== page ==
18F–Sodium Fluoride Uptake in Abdominal Aortic Aneurysms

Study Questions:

Does fluorine-18–sodium fluoride (18F-NaF) positron emission tomography and computed tomography (PET-CT) predict abdominal aortic aneurysm (AAA) growth and clinical outcomes?


In prospective case-control (n = 20/group) and longitudinal cohort (n = 72) studies, patients with AAA (aortic diameter >40 mm) and control subjects (diameter <30 mm) underwent abdominal ultrasound, 18F-NaF PET-CT, CT angiography, and calcium scoring. Clinical endpoints were aneurysm expansion and the composite of AAA repair or rupture.


18F-NaF uptake was increased in AAA compared to nonaneurysmal regions within the same aorta (p = 0.004), or aortae of control subjects (p = 0.023). Histological and micro-PET-CT analysis demonstrated that 18F-NaF uptake localized to areas of aneurysm disease and active calcification. Aneurysms in the highest tertile of 18F-NaF uptake expanded 2.5 times more rapidly than those in the lowest tertile (3.10 [2.34-5.92] vs. 1.24 [0.52-2.92] mm/year, p = 0.008) and were nearly three times as likely to experience AAA repair or rupture (15.3% vs. 5.6%, log-rank p = 0.043).


18F-NaF PET-CT is a novel and promising approach to the identification of disease activity in patients with AAA, and may be clinically useful for predicting aneurysm growth and clinical outcomes.


The unpredictable natural history of AAA mandates imaging surveillance for all patients, some of whom do not exhibit aneurysm growth. The ability to predict which AAAs are most likely to grow (and, conversely, when growth is less likely), therefore, would benefit patients through more selective utilization of surveillance imaging and repair. This study suggests that 18F-NaF PET-CT holds potential to identify patients at increased risk for aneurysm growth and related clinical events, potentially adding an evaluation of biologic activity to the standard as diameter and morphology assessments provided by ultrasound or routine cross-sectional imaging.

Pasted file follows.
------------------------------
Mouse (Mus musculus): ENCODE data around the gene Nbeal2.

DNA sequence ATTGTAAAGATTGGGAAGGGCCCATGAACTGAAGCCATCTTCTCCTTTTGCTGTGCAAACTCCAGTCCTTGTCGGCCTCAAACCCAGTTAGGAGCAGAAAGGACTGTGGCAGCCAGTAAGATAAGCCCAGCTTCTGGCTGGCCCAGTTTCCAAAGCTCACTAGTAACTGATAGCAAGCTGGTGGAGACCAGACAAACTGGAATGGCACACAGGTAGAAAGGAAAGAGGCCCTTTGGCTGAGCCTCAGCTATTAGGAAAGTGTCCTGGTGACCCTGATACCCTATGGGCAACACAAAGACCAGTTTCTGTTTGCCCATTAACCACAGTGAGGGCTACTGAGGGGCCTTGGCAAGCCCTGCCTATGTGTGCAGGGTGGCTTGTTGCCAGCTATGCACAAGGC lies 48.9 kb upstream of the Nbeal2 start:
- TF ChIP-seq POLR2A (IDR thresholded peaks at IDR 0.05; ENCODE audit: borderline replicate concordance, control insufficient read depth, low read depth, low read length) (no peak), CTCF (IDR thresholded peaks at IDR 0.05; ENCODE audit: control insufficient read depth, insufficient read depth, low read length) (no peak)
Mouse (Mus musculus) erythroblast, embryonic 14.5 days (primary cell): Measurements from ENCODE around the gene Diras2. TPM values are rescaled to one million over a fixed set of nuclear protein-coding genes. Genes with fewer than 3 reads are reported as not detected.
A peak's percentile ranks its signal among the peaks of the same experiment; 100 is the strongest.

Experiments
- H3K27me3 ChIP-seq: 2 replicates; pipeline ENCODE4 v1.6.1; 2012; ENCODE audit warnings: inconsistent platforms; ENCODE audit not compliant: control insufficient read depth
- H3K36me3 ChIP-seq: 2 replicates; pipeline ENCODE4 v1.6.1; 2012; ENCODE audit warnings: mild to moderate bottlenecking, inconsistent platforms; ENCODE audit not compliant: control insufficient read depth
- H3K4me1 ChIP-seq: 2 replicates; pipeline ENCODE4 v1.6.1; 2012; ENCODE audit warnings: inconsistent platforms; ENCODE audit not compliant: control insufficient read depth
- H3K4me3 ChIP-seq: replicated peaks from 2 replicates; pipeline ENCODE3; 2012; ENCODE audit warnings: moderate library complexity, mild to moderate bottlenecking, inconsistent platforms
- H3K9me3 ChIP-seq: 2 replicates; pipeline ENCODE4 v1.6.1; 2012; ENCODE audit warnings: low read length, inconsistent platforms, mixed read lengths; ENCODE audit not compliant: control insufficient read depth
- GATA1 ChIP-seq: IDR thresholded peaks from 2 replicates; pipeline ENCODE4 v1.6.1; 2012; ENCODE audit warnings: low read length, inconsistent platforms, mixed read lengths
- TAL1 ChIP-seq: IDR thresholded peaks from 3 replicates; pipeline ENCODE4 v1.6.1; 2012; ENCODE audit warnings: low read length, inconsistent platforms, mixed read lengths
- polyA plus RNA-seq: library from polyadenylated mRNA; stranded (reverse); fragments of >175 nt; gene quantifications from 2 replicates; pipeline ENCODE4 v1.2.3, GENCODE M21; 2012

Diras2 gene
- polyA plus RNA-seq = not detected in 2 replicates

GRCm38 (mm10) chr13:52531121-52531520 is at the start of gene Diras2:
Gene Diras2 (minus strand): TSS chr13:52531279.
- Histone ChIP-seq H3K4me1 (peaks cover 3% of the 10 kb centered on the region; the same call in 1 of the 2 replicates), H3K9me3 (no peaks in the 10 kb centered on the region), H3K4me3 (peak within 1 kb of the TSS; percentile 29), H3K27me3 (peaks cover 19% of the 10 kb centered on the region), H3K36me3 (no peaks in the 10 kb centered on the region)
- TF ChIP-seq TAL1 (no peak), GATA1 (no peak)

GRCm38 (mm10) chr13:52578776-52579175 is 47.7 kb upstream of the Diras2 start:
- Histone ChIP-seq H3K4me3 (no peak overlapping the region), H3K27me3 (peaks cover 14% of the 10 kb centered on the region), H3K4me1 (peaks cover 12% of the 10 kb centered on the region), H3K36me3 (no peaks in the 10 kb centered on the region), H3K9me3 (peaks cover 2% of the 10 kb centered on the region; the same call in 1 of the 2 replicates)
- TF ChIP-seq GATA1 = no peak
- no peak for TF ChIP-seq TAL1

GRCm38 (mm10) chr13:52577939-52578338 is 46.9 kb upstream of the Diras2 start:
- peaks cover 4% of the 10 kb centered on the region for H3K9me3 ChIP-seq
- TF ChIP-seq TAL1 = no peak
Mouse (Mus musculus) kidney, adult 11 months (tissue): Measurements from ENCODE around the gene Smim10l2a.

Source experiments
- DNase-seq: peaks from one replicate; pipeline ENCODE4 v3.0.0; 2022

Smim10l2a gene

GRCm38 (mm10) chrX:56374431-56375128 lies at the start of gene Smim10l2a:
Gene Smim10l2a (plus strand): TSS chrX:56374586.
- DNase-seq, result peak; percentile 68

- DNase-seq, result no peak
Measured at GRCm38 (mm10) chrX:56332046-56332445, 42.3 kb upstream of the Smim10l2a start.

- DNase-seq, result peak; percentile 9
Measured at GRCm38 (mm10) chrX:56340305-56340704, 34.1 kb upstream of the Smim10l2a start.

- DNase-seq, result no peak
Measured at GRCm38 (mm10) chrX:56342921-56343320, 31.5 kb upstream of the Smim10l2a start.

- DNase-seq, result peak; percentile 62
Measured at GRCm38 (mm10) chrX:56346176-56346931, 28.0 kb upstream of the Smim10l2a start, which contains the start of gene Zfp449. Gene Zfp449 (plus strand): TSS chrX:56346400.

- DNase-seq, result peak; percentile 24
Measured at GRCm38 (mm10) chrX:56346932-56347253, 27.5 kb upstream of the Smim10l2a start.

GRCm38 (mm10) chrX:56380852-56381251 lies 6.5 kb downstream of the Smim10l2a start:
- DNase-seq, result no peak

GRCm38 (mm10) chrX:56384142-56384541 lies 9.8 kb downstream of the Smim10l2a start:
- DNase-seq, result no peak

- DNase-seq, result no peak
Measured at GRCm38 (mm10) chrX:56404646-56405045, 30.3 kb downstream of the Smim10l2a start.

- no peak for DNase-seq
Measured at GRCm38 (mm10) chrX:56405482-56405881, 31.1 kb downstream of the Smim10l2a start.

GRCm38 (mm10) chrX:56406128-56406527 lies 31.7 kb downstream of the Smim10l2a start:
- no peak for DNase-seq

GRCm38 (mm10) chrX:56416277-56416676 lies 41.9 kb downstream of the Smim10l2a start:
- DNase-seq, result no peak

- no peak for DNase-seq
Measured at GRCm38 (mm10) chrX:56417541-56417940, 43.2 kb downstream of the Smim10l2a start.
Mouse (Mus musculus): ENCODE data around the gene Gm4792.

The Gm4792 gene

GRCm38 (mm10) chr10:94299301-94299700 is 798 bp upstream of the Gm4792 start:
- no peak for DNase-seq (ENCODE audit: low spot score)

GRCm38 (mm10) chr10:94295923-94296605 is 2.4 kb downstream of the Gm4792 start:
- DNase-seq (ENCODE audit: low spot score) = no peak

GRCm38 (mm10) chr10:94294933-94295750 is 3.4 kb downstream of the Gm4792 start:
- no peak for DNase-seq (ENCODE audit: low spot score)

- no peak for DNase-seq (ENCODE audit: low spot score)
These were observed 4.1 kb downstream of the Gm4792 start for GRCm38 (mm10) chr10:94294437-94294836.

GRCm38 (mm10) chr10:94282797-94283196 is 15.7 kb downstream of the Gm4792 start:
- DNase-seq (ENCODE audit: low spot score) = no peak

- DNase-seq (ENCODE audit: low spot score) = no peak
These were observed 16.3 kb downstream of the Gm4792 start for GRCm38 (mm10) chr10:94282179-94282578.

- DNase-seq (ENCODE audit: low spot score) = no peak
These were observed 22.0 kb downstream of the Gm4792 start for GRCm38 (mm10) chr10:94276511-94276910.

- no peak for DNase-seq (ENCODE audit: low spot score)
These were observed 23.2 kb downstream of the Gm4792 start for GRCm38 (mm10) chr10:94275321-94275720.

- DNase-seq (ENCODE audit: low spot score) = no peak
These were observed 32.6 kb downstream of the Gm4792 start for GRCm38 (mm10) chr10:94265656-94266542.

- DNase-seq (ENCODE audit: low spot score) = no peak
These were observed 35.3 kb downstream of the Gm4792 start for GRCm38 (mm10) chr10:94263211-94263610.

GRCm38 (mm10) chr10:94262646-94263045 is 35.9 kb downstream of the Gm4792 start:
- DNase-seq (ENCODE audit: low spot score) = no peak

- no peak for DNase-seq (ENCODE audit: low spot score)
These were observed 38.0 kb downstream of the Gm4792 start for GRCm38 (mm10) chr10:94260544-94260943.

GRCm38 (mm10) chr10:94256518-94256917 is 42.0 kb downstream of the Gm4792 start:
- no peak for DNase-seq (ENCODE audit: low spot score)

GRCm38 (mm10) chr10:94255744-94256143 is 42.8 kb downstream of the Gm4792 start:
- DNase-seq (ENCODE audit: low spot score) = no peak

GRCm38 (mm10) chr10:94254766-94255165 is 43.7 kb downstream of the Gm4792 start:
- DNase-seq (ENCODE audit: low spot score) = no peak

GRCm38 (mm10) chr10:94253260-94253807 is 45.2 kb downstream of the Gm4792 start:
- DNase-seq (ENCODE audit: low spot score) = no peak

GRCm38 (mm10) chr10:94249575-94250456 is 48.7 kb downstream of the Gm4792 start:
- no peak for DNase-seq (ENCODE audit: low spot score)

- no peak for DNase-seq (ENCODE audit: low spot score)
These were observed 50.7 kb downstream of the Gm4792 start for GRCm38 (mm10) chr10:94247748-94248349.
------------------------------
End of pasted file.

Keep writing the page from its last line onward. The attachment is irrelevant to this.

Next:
It is interesting to note that the significance of the 18F-NaF PET-CT as a predictor of clinical events was diminished in models that included estimated glomerular filtration rate and peripheral artery disease (PAD) as covariates. Given that chronic kidney disease and PAD are both associated with inflammatory states, it may be that these observations were confounders rather than effect modifiers. Further investigation, therefore, will be needed to establish the additive benefit of 18F-NaF PET-CT alongside clinical risk factors.

Clinical Topics: Invasive Cardiovascular Angiography and Intervention, Noninvasive Imaging, Prevention, Vascular Medicine, Atherosclerotic Disease (CAD/PAD), Interventions and Imaging, Interventions and Vascular Medicine, Angiography, Computed Tomography, Nuclear Imaging

Keywords: Angiography, Aorta, Abdominal, Aortic Aneurysm, Abdominal, Diagnostic Imaging, Fluorine, Peripheral Arterial Disease, Positron-Emission Tomography, Renal Insufficiency, Chronic, Risk Factors, Secondary Prevention, Sodium Fluoride, Tomography, X-Ray Computed, Vascular Diseases

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